A bit of a bump. I really like the idea of making new trap monsters. I'm testing Big Shield Gardna in goat format these days, and it made me think about this card again and what it'd be like in a balanced format. When I saw it last week, I was impressed, but already felt like it was just a bit over the top. I can articulate my view now.
I'm not generally inclined to call defensive cards unbalanced, but I feel like this card can do too much at too little cost. You mentioned Big Shield Gardna, which is a perfect example of good card design. I want to compare that card in the context where it is being used: goat format.
BSG mainly does two things: counter Nobleman of Crossout, and provide a decent defense. NoC is so prominent in goat format (most people main two) that maining a dedicated counter is worthwhile. But it had a pretty specific goal. People want to set Magician of Faith / Magical Merchant / Dekoichi, but if the opponent reads it, they can NoC it and then all your copies of the card are gone. So what you can do is set another monster you don't mind losing to bait out NoC, and then set your flip monster later on.
So, technically speaking, the use of BSG isn't even to counter NoC banishing your flip monsters; I just explained how do that with any other LV4 or lower monster. The point of BSG is that when you bluff a MoF, instead of sacrificing another monster to NoC, you get to keep a monster, netting you card advantage. What you'll be left with is the other component I mentioned: decent defense. And even that it doesn't do perfectly. It has remarkable DEF, but the second attacker will kill BSG because it gets switched to ATK mode. A monster with 2000 DEF that stays in def mode would often be a better defense.
So it doesn't sound too impressive, yet it's still a worthwhile pick. Simply getting a +1 when your opponent uses a card they main two copies of is valuable enough.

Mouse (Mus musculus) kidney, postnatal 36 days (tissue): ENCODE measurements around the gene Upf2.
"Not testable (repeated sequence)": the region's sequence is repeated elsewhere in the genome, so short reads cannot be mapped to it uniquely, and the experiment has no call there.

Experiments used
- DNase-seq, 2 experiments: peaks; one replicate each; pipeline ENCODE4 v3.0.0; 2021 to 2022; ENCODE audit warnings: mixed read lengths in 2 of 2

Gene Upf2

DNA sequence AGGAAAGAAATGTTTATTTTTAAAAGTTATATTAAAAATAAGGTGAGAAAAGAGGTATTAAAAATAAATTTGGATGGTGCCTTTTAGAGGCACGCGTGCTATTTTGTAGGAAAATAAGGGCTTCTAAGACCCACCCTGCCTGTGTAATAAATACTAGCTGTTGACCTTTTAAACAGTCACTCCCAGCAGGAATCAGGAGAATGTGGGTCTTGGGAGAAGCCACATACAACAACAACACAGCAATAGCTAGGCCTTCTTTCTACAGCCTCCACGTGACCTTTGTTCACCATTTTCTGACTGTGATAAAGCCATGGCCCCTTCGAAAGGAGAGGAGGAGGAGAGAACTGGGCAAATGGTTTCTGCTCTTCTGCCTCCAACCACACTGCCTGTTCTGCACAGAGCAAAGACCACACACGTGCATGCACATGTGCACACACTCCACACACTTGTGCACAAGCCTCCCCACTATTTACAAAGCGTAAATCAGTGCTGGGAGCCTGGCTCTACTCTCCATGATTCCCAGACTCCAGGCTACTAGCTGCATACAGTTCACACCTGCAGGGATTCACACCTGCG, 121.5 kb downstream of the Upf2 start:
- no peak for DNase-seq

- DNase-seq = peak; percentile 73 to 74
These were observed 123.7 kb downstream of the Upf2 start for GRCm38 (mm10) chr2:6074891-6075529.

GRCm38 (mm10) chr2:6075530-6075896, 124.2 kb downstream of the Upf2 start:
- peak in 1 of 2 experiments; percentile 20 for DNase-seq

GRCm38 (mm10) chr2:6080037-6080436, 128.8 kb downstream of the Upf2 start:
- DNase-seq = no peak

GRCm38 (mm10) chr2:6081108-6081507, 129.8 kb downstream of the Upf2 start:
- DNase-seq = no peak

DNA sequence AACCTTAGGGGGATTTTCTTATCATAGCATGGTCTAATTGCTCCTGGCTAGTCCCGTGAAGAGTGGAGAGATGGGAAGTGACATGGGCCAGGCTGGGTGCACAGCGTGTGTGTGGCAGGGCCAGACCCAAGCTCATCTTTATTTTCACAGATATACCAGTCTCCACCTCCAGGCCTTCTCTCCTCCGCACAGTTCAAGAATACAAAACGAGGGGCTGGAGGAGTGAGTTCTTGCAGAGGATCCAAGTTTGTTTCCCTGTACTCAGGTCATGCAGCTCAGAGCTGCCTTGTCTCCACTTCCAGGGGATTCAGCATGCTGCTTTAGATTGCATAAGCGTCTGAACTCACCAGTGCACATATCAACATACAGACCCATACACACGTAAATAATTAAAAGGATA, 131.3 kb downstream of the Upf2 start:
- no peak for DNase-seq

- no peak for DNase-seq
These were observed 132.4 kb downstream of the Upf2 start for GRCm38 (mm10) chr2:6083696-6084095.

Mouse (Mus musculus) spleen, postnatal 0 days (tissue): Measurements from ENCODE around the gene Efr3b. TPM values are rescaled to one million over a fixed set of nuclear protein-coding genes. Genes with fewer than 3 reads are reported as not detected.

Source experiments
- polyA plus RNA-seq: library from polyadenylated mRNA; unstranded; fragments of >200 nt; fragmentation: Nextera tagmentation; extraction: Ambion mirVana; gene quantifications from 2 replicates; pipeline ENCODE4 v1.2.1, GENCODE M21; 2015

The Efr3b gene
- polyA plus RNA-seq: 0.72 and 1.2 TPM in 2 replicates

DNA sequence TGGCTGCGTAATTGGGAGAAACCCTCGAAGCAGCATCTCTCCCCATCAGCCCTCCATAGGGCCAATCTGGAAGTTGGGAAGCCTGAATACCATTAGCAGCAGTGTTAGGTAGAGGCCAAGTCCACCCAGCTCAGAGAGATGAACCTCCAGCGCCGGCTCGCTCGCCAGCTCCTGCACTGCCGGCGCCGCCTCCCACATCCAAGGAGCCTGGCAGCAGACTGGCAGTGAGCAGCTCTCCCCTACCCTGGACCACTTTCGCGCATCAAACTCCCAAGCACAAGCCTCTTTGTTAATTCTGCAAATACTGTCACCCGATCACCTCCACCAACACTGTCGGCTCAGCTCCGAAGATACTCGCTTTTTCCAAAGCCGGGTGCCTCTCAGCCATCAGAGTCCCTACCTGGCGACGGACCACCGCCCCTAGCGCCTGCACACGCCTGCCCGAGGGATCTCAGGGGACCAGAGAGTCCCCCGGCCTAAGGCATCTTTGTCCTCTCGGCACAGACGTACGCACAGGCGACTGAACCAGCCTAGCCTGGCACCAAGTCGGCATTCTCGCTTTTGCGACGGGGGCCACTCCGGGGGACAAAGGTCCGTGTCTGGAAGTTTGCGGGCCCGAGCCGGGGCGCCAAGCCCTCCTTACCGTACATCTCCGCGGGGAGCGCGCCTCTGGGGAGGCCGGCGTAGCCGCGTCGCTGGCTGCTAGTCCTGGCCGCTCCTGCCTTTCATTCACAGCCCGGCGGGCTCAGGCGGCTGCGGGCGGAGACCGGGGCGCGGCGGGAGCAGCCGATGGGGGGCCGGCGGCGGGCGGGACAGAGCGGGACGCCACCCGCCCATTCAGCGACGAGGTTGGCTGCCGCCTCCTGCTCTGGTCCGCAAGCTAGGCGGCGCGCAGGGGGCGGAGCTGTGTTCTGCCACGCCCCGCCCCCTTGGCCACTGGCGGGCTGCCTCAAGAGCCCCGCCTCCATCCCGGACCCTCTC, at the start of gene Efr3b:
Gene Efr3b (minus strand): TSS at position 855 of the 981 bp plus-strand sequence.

Now compare this to Spying Through the Cracks. It doesn't counter any one specific card, but the activation of any monster effect (including hand traps, as was pointed out). This is roughly a third of the cards that would be played. This shifts the design from a passive defense to an active interruption of the opponent's game flow. That can get irritating. I hoped to see a monster trap that's triggered by something specific your opponent does, not that's activated almost entirely at will. That's why I feel like this card, despite using the same mechanism as BSG, is more comparable to trap cards that negate monster effects. And that kind of takes something away from the concept: why is it a monster in the first place, if it behaves like a regular trap card?
There are two well-designed trap cards in specific I want to compare it with: Breakthrough Skill and Grand Horn of Heaven.
(The latter doesn't negate effects, but it's similar in that it also negates a very widespread game mechanism, namely Special Summons.)
These cards have something in common: they're both -1s in most cases. BS doesn't destroy the monster (but you do lose that trap), and GHoH destroys the monster, but the opponent gets to draw a card as compensation. This is a fair way of balancing out cards that can negate something so common. What does STtC do after being triggered? It stays on the field, remains there as a barrier for that turn, and you can reuse it if you can protect it. You don't lose anything and your opponent doesn't get compensated. GHoH is especially similar in that it also slows the opponent down by ending the Main Phase, but that happens once only, there's no reuse.
I admit that, in terms of what you're left with after triggering, it's actually not that unbalanced. It's mostly its interrupting behaviour that disappoints me. And I also have a hunch why it is that way. Modern yugioh features so many monster effects, oftentimes broken, that one'd want to slow it all down with universal monster negation. In that sense, this card feels like a reaction to an unbalanced meta in an attempt to make it less extreme. But a skillful format comes not from countering unbalanced cards with other unbalanced cards, but rather from not having unbalanced cards in the pool in the first place. I feel like, in a truly balanced format, a card like this wouldn't be necessary and we'd be content with having our trap monsters be more passive forces.
But props for the idea of reviving trap monsters, it's something I might give a try myself. Also, I hope I'm not coming off as too negative here. I actually think the card has much better design than most others I see. It's just that I have rather high standards. There's also the issue of not knowing in what kind of format the card would be played. DPR is a nice effort to solve that, but I haven't checked most of the other cards. I'm comparing it to something of the same level as Goat format.